19. Lima, C. H. R., Lall, U., Troy, T. J., & Devineni, N. (2015). A climate informed model for nonstationary flood risk prediction: Application to Negro River at Manaus, Amazonia. Journal of Hydrology, 522, 594–602. doi:10.1016/j.jhydrol.2015.01.009.

  20. Krakauer, N. Y., & Devineni, N. (2015). Up-to-date probabilistic temperature climatologies. Environmental Research Letters, 10(2), 024014. doi:10.1088/1748-9326/10/2/024014.

  21. Chen, X*., Devineni, N., Lall, U., Hao, Z., Dong, L., Ju, Q., Wang, J., Wang, S. (2014). China’s water sustainability in the 21st century: a climate-informed water risk assessment covering multi-sector water demands. Hydrology and Earth System Sciences, 18(5), 1653–1662. doi:10.5194/hess-18-1653-2014.

  22. Chen, X*., Hao, Z., Devineni, N., & Lall, U. (2014). Climate information based streamflow and rainfall forecasts for Huai River basin using hierarchical Bayesian modeling. Hydrology and Earth System Sciences, 18(4), 1539–1548. doi:10.5194/hess-18-1539-2014.

  23. Oludhe, C., Sankarasubramanian, A., Sinha, T., Devineni, N., & Lall, U. (2013). The Role of Multimodel Climate Forecasts in Improving Water and Energy Management over the Tana River Basin, Kenya. Journal of Applied Meteorology and Climatology, 52(11), 2460–2475. doi:10.1175/JAMC-D-12-0300.1.

  24. Devineni, N., Lall, U., Pederson, N., & Cook, E. (2013). A Tree-Ring-Based Reconstruction of Delaware River Basin Streamflow Using Hierarchical Bayesian Regression. Journal of Climate, 26(12), 4357–4374. doi:10.1175/JCLI-D-11-00675.1.

  25. Devineni, N., Perveen, S., & Lall, U. (2013). Assessing chronic and climate-induced water risk through spatially distributed cumulative deficit measures: A new picture of water sustainability in India. Water Resources Research, 49(4), 2135–2145. doi:10.1002/wrcr.20184. 

  26. Pederson, N., Bell, A. R., Cook, E. R., Lall, U., Devineni, N., Seager, R., & Vranes, K. P. (2013). Is an Epic Pluvial Masking the Water Insecurity of the Greater New York City Region?. Journal of Climate, 26(4), 1339–1354. doi:10.1175/JCLI-D-11-00723.1.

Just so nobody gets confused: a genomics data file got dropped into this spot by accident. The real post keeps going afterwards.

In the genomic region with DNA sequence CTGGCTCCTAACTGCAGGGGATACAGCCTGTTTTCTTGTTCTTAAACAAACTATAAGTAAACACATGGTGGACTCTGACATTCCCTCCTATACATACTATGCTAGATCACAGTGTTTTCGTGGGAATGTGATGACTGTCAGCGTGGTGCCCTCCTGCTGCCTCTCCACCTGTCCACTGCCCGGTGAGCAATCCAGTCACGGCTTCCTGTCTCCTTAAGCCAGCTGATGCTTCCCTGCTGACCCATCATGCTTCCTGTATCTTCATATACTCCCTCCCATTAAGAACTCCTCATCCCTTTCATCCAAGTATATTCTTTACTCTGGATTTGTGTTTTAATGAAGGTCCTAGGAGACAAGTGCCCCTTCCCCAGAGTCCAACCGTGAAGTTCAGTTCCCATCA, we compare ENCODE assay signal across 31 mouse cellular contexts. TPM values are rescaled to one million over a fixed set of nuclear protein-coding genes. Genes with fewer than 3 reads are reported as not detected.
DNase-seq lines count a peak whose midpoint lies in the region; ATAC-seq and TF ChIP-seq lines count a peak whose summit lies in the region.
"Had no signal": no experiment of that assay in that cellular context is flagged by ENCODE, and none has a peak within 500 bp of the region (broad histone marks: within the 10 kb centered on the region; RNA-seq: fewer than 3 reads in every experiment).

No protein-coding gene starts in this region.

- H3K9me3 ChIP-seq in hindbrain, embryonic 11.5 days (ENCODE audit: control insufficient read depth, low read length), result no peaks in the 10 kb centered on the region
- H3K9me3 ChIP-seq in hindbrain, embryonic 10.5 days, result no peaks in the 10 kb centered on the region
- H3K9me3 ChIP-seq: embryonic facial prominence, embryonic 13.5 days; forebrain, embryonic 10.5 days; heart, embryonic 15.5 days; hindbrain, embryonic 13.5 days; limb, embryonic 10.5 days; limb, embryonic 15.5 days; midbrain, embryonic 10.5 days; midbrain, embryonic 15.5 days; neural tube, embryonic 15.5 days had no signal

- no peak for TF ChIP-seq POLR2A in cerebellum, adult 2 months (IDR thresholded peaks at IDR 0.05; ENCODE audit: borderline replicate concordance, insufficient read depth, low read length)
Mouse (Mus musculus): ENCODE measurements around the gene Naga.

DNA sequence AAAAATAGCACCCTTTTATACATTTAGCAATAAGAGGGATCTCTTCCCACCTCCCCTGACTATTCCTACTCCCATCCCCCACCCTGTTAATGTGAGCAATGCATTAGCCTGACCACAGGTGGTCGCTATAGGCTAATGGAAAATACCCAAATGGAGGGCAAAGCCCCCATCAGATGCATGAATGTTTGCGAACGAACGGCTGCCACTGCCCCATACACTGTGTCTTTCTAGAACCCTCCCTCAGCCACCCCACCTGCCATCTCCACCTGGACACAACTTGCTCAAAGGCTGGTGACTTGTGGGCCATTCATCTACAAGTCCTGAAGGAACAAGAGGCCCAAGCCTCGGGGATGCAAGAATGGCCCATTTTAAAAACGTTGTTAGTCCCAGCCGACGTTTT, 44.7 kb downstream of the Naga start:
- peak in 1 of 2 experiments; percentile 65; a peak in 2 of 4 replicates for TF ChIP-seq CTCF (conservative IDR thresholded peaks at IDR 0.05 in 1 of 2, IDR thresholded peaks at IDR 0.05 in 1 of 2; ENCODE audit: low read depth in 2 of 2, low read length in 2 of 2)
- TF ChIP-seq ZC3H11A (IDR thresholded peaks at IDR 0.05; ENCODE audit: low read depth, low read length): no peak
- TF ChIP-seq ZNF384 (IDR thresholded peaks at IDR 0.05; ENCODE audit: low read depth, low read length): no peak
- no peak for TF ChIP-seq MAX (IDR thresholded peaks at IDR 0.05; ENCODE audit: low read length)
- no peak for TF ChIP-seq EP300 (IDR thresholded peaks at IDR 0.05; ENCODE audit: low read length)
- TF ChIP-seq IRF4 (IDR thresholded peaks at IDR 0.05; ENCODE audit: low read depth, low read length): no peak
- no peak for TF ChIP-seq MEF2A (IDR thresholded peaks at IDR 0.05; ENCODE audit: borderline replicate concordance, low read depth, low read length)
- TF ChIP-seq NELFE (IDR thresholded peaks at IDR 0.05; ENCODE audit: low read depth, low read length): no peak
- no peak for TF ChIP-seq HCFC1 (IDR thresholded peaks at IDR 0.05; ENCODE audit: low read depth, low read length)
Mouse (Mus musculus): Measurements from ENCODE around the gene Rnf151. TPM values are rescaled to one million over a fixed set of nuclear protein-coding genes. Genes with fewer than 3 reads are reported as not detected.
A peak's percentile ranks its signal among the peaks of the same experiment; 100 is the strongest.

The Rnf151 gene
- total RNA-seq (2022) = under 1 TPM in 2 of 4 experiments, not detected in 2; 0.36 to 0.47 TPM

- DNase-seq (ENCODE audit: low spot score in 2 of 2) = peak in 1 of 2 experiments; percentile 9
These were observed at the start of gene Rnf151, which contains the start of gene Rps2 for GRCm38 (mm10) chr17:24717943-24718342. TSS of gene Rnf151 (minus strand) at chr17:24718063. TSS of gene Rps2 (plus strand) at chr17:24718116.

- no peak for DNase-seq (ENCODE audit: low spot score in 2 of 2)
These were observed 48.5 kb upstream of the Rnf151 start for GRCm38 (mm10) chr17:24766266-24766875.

27. Petersen, T*., Devineni, N., & Sankarasubramanian, A. (2012). Seasonality of monthly runoff over the continental United States: Causality and relations to mean annual and mean monthly distributions of moisture and energy. Journal of Hydrology, 468-469, 139–150. doi:10.1016/j.jhydrol.2012.08.028.

  28. Devineni, N., & Sankarasubramanian, A. (2010). Improving U.S. winter forecasts using multimodel combinations and ENSO. Bulletin of American Meteorological Society, Nowcast, Papers of Note, October 2010.

  29. Devineni, N., & Sankarasubramanian, A. (2010). Improved categorical winter precipitation forecasts through multimodel combinations of coupled GCMs. Geophysical Research Letters, 37(24), doi:10.1029/2010GL044989.

  30. Devineni, N., & Sankarasubramanian, A. (2010). Improving the Prediction of Winter Precipitation and Temperature over the Continental United States: Role of the ENSO State in Developing Multimodel Combinations. Monthly Weather Review, 138(6), 2447–2468. doi:10.1175/2009MWR3112.1. 

  31. Golembesky, K., Sankarasubramanian, A., & Devineni, N. (2009). Improved Drought Management of Falls Lake Reservoir : Role of Multimodel Streamflow Forecasts in Setting up. Journal of Water Resources Planning and Management, (June), 188–197.

  32. Sankarasubramanian, A., Lall, U., Devineni, N., & Espinueva, S. (2009). The Role of Monthly Updated Climate Forecasts in Improving Intraseasonal Water Allocation. Journal of Applied Meteorology and Climatology, 48(7), 1464–1482. doi:10.1175/2009JAMC2122.1.

  33. Devineni, N., Sankarasubramanian, A, & Ghosh, S. (2008). Multimodel ensembles of streamflow forecasts: Role of predictor state in developing optimal combinations. Water Resources Research, 44(9), W09404. doi:10.1029/2006WR005855.

BOOKS AND BOOK CHAPTERS

  1. Russo, T. A., Devineni, N., & Lall, U. (2015). Assessment of agricultural water management in Punjab, India, using Bayesian methods. Sustainability of Integrated Water Resources Management: Water Governance, Climate and Ecohydrology. doi:10.1007/978-3-319-12194-9_9.